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GOOD INWARDS SITE SURVEY LOCATION: 34-36 SOUTHWARK STREET POSTCODE: SE1 1TU BOROUGH: SOUTHWARK LANDOWNER: STERLING DEVELOPMENTS (LONDON) LTD Southwark used to be one of London’s major industrial centres with large-scale industry production in the field of engineering, rope-making, manufacturing, cotton milling, food-processing and clothing. It was a centre for iron founding, wire making, glass making, and many other heavy industries. Now notorious for its food market and vibrant creative culture, such industries have become lost. Elements of its past are evident through street names, odd street numbering, geographics and conserved architecture. Home to Europe’s largest leather industry in the 1700s the clothing industry continued to thrive throughout the 1800s. Christie’s of Bermondsey successfully manufactured hats, including the fashionable Victorian beaver hat, supplying product for varied clients. The flag warehouse could be found on Tanner Street, wool-stapling helped supply wool to weaving countries and rope / sail-cloth making was also popular. Southwark lived in the shadow of The City of London by the river, and provided the support necessary to maintain the capital’s metropolitan way of life. Southwark Street primarily consists of Victorian buildings with densely articulated façades that range from three to six storeys in height. The street maintains a consistent building line that carves a prominent street frontage but the traditional shop fronts have certainly been altered over the last century. The site is situated in the borough of Southwark; Tate Modern art gallery can be found North West, trendy Tooley Street is North East and Borough food market is East. 2 1 3 The building lies within the Borough High Street Conservation area and is just beside the Waterloo - London Bridge railway line. Located at the junction of Southwark Street and Redcross Way it is close to both London Bridge (0.3 miles) and Borough (0.4 miles) tube stations. 34 – 36 Southwark Street is a derelict Victorian public house, dated approximately to the 1860s, occupying a corner site measuring approx 0.036 acres. It’s architectural style is typical to the corner buildings of local conservation areas; with facade features designed to exploit the architectural potential of such a location dictinctively with it’s corner entrance door and prominent central window. The building’s roof, and much of it’s internal structure, was lost due to fire damage and the remaining structure is supported by modern scaffolding, needed to sustain it’s stability. Uninhabited since this damage, the property went to public auction in December 2009 but did not reach its reserve, consequentially remaining vacant. The most curious feature of this building is the boldly white lettered sign ‘GOODS INWARDS’ which remains prominent on the Southwark Street façade. The commercial landowner is Sterling Developments Ltd. 5 Location Map 1. Site Plan. Scale 1:1000 6 2. Redcross Street. Looking North Toward Site 3. Southwark Street. Looking East Toward Site. 4. Redcross Street. Looking South Toward Site. 5. Southwark Street. Looking West Toward Site. 6. Contextual Moodboard. Showing (left to right) 34-36 Southwark Street In 1895. Engineer’s Stores And Oil Merchants - W.H.Willcox & Co. Advert. Bermondsey Wireworks Building In 2011. Original Photograph Of ‘Rope Walk’, Rotherhithe, Dated 1908. Leather Sample. Wool Sample. Rope Sample. 4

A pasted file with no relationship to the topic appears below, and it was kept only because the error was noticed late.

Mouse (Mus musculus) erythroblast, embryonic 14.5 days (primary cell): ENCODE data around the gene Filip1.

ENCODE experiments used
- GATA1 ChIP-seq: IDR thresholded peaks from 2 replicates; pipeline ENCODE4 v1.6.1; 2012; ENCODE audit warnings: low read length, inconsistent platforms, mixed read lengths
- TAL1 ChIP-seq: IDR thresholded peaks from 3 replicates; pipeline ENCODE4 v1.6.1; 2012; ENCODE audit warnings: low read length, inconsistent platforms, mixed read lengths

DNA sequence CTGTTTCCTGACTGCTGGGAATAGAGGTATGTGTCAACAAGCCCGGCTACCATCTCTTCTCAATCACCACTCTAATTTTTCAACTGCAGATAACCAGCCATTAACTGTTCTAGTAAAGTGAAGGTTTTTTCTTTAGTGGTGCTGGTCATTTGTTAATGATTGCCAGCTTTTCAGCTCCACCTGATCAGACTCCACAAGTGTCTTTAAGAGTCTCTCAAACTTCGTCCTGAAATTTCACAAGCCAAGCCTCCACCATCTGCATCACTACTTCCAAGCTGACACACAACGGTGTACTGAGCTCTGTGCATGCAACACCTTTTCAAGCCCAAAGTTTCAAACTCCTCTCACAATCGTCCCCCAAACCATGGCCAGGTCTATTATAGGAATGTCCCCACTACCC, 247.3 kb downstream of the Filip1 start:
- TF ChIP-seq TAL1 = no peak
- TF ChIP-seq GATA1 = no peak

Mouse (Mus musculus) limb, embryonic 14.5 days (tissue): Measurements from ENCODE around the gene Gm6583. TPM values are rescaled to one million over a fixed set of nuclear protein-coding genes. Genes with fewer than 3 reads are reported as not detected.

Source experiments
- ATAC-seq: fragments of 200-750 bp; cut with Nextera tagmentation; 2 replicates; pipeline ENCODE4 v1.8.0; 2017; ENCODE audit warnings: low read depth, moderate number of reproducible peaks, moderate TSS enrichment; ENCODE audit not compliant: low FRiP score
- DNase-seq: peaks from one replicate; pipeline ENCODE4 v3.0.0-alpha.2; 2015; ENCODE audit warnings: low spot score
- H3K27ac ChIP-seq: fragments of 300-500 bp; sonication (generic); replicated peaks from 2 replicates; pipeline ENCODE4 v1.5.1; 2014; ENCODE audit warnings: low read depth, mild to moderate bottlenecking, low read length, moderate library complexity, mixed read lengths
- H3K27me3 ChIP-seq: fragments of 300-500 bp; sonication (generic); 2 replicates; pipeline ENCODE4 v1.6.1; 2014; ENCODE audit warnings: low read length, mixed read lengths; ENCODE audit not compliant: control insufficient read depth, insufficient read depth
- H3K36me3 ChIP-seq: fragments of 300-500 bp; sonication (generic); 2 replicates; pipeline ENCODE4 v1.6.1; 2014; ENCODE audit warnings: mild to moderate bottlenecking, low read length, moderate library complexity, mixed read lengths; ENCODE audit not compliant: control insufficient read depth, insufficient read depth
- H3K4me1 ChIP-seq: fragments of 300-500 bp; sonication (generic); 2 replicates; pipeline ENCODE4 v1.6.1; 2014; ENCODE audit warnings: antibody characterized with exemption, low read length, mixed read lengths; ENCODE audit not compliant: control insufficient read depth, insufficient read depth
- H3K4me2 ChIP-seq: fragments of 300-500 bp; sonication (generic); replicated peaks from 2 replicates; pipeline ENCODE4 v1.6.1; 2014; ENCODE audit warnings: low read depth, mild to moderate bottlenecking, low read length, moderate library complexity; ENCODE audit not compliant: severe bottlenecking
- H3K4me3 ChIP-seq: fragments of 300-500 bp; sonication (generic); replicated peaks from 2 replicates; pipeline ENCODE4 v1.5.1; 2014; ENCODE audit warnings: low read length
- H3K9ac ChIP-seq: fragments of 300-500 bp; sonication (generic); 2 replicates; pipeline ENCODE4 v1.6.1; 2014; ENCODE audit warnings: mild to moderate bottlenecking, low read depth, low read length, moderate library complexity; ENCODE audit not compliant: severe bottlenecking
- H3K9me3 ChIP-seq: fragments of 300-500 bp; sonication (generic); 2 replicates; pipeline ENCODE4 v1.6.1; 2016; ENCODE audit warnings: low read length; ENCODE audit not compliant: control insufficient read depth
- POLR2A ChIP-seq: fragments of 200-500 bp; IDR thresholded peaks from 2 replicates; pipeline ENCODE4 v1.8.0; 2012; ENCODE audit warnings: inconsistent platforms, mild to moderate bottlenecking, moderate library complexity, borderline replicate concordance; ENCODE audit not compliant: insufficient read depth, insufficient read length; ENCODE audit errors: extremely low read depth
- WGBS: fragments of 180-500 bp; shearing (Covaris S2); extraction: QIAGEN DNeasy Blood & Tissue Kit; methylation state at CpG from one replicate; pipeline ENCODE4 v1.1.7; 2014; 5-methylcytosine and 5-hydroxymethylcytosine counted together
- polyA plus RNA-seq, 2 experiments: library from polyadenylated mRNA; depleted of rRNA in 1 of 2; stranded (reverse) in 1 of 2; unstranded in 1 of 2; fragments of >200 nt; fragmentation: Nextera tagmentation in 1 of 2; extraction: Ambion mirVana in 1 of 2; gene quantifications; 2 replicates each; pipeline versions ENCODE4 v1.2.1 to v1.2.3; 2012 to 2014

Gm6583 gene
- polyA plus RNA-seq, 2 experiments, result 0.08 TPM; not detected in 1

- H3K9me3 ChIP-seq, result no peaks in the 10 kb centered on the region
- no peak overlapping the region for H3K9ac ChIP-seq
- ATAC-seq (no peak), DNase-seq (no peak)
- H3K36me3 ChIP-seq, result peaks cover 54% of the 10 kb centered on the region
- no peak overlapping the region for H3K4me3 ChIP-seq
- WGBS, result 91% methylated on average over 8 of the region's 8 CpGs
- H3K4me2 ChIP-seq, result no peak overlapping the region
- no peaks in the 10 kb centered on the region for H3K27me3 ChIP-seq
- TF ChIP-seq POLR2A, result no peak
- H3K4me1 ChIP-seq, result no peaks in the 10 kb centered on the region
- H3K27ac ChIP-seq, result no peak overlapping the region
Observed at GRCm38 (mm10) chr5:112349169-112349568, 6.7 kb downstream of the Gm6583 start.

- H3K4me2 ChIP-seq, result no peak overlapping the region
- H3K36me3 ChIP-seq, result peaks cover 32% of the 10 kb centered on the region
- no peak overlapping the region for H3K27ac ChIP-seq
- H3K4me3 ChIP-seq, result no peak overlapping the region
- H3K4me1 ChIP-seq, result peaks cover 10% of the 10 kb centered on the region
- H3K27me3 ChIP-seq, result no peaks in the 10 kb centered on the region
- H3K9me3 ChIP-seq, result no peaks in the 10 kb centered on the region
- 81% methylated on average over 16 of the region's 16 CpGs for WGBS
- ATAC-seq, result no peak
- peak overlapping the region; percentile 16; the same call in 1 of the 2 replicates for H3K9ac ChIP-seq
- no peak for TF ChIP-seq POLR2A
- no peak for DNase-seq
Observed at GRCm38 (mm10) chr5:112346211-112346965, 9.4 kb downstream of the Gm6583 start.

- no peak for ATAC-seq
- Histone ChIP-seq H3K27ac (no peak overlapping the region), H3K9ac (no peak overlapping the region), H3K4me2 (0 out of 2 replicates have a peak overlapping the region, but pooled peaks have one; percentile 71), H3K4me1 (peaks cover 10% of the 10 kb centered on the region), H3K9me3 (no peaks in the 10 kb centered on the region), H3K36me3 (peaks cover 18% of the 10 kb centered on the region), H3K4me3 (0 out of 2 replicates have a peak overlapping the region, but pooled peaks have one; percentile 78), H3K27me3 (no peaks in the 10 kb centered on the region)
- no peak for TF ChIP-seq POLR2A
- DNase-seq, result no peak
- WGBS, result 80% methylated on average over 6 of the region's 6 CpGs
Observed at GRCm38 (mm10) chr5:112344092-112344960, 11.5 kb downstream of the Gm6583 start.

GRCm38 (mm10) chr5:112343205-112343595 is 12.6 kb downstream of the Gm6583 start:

2011 Forgotten Spaces Entry

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